In one recent example, a popular hotel casino looked to add a high-rise addition to the existing guest accommodations, to be clad in a unitized glazed curtain wall assembly. With 156 glazed panels per floor and eight floors of curtainwall cladding, the building was set to have nearly 1,250 curtain wall units. Asked to review production and installation of the curtain wall system, our building envelope specialists discovered that fabrication of some of the panels was not dimensionally correct, leading to alignment problems during installation.
After sending the panels back to be deglazed and reconstructed, the owner positioned a full-time representative at the manufacturing plant, to improve organization and quality control. With the additional oversight of the envelope specialist, not only did product quality improve, but also production volume, rising from 25-30 panels per day up to 30-40. The increased output permitted the construction team to catch up with the original project schedule.
Once the new panels were installed, the building envelope consultant specified and oversaw air and water infiltration field testing to verify performance of the curtainwall system. The testing process involves specifying relevant protocols as per industry standards—most commonly, those published by the American Society for Testing and Materials (ASTM International) or the American Society of Heating, Refrigerating and Air-Conditioning Engineers (ASHRAE)—identifying appropriate test locations, establishing performance criteria, and observing testing to see that it conforms with specified test methods.
For units that fail, the envelope consultant analyzes the test results and the relevant building elements to determine the probable cause and to recommend repairs. The modified assembly is then retested to confirm that it fulfills performance criteria.
In our high-rise hotel example, field verification and testing uncovered problems that might not otherwise have been noticeable until symptoms of distress and failure emerged.
The Big Picture
Perhaps most importantly, involving a building envelope consultant in a new construction project frees up the prime architect to focus on design development, without becoming bogged down with the intricacies of waterproofing detailing, component anchorage, or air barrier specification. Rather than expending the designer’s time on product comparisons and code research, the client can derive the most value from the prime architect by working with him or her to create a building that satisfies program requirements while achieving a desirable and, ideally, innovative and powerful aesthetic.
Green building designers are already responsible for creative solutions to the problems of energy consumption and resource depletion, making it all but impossible to simultaneously achieve fluency in roof wind load code requirements or best practices for face-sealed glazing systems. The services provided by a building envelope consultant are not a duplication of those performed by the architect of record; they supplement the design services that are common practice for a new construction project. Although it is not required that an architect provide details for every single roof termination, for example, it is enormously helpful in taking the guesswork out of installing the roof. The building envelope consultant fills in the gaps to help construction run as smoothly as possible.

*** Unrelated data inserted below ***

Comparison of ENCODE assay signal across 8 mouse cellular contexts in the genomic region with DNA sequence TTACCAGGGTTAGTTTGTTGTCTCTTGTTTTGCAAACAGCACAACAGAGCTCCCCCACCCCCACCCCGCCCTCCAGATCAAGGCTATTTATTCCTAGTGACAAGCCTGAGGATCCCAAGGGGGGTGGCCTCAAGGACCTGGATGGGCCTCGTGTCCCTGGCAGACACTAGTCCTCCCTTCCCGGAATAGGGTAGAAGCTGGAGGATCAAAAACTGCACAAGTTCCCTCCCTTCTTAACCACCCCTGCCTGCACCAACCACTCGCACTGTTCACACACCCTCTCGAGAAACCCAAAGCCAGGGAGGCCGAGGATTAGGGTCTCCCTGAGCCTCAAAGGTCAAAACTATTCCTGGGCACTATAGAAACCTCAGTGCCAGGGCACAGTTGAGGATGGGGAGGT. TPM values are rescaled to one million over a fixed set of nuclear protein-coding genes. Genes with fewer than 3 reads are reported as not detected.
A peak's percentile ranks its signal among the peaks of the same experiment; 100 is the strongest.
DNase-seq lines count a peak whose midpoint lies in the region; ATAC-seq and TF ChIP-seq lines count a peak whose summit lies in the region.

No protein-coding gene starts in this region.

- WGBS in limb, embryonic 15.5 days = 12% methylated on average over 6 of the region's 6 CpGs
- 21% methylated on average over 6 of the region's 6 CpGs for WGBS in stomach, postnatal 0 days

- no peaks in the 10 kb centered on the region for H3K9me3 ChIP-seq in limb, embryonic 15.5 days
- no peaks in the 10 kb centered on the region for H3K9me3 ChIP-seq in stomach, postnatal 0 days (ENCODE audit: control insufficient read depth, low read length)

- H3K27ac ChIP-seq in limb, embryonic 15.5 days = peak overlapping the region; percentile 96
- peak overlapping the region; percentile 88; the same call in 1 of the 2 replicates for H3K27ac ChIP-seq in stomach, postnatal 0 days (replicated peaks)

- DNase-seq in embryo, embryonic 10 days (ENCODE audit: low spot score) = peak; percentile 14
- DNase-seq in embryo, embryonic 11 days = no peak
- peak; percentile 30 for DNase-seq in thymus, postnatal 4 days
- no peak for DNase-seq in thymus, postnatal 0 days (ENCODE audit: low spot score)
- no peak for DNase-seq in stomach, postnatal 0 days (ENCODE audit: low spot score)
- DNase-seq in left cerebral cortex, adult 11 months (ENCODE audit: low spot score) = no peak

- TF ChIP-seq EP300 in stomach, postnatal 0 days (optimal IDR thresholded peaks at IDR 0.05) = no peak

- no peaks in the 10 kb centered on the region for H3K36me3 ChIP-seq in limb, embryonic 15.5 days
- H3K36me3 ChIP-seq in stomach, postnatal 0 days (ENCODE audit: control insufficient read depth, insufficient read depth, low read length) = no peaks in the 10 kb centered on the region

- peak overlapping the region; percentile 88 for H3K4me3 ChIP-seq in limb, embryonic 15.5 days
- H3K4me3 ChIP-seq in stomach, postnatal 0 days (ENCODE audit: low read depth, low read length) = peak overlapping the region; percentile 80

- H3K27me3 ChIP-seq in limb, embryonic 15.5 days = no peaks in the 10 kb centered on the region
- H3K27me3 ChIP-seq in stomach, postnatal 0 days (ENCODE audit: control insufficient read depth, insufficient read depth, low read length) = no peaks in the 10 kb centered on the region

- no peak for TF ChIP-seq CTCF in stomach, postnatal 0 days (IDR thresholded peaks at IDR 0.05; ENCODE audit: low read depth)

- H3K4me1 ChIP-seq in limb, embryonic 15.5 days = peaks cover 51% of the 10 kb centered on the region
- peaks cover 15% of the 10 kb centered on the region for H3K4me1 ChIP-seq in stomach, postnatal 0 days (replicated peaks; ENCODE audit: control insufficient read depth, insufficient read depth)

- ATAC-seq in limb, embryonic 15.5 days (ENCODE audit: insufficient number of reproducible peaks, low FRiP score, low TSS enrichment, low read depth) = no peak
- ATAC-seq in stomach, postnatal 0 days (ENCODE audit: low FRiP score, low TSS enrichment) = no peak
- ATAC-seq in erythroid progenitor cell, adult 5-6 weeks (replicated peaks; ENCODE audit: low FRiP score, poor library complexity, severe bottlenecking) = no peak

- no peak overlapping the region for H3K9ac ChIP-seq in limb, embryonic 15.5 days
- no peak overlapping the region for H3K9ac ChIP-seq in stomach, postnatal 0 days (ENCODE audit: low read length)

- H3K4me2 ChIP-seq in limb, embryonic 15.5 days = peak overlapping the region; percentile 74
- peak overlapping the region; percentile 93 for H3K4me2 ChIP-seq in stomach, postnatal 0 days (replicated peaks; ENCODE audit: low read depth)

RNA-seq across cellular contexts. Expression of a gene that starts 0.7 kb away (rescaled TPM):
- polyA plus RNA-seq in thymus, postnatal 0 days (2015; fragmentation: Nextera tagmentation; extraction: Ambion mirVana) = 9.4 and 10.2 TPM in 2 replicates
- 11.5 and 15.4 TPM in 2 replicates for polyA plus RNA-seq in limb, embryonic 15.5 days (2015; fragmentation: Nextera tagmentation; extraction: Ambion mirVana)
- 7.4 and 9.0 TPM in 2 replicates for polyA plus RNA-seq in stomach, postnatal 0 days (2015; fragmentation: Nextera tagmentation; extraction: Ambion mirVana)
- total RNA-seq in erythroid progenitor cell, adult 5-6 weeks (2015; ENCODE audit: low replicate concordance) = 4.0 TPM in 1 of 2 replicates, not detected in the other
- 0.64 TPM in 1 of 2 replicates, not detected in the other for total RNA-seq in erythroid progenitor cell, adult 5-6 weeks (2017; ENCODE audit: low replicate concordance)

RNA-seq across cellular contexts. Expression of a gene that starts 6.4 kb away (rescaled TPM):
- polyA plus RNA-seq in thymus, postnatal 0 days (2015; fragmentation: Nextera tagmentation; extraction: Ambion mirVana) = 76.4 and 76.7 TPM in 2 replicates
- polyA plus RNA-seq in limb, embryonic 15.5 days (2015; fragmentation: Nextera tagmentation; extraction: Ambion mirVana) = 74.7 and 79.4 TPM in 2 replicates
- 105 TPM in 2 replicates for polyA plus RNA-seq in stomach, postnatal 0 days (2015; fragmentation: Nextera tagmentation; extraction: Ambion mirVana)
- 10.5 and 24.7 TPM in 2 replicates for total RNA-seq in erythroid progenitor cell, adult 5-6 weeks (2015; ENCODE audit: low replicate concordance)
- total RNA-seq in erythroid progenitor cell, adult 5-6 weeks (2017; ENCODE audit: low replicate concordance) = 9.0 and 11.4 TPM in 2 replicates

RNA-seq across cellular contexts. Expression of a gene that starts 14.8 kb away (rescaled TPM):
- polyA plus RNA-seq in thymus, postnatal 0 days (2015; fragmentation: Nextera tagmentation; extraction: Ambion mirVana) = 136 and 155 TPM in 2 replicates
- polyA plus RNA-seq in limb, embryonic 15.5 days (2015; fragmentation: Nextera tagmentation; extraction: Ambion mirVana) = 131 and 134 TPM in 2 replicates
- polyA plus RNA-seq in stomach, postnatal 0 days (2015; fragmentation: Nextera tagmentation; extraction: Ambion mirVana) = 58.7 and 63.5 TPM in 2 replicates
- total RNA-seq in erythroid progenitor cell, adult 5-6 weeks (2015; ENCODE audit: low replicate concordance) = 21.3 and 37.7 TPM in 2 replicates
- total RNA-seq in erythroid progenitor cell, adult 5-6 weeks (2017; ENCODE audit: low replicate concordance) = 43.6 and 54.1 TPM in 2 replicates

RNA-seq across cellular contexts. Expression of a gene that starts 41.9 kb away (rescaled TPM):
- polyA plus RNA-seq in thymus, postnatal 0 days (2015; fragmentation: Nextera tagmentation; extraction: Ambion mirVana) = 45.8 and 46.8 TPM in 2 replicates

To make the most of an exterior envelope consultant, it’s best to involve him or her early in the design phase. The envelope specialist can raise questions and identify potential problems while there is still ample time to correct them. With this sorted out ahead of time, construction delays may be less likely, saving money for the building owner and avoiding conflict on the project team.
During construction, the envelope consultant should be available to review shop drawings and submittals and to observe construction, identifying and responding to incorrect installation, poor workmanship, or unforeseen issues. Once systems have been installed, the envelope specialist can specify and oversee functional performance testing, such as air and water infiltration tests, to correct deficiencies that would otherwise result in leaks and premature deterioration.
Building systems are complex, and technical requirements are even more so. To adapt, project teams have become more and more specialized, with separate installers responsible for each proprietary assembly. Add the involvement of independent consultants for mechanical, electrical, plumbing, structural engineering, amenities, lighting, furnishing, sustainable design, renewable energy, urban planning, building codes, accessibility, etc., and it seems as though one more consultant is the last thing a project team needs. But the role of the building envelope consultant is not to look at one system in isolation; it’s to make sure that the exterior envelope—in consort with the mechanical and energy packages—works together as a whole.
The value in a building envelope specialist may be found in the details, but it also lies in bringing together the disparate systems that comprise a building’s exterior shell. The critical role a building envelope consultant performs, whether new construction or rehabilitation, is to make sure the building envelope performs as intended, and performs well.
Hargrove, AIA, LEED AP is senior vice president and director, architecture with Hoffmann Architects, Inc., an architecture and engineering firm specializing in the building envelope. As manager of the firm’s New York City office, he oversees the development of design solutions, both for new construction and for the rehabilitation of existing structures.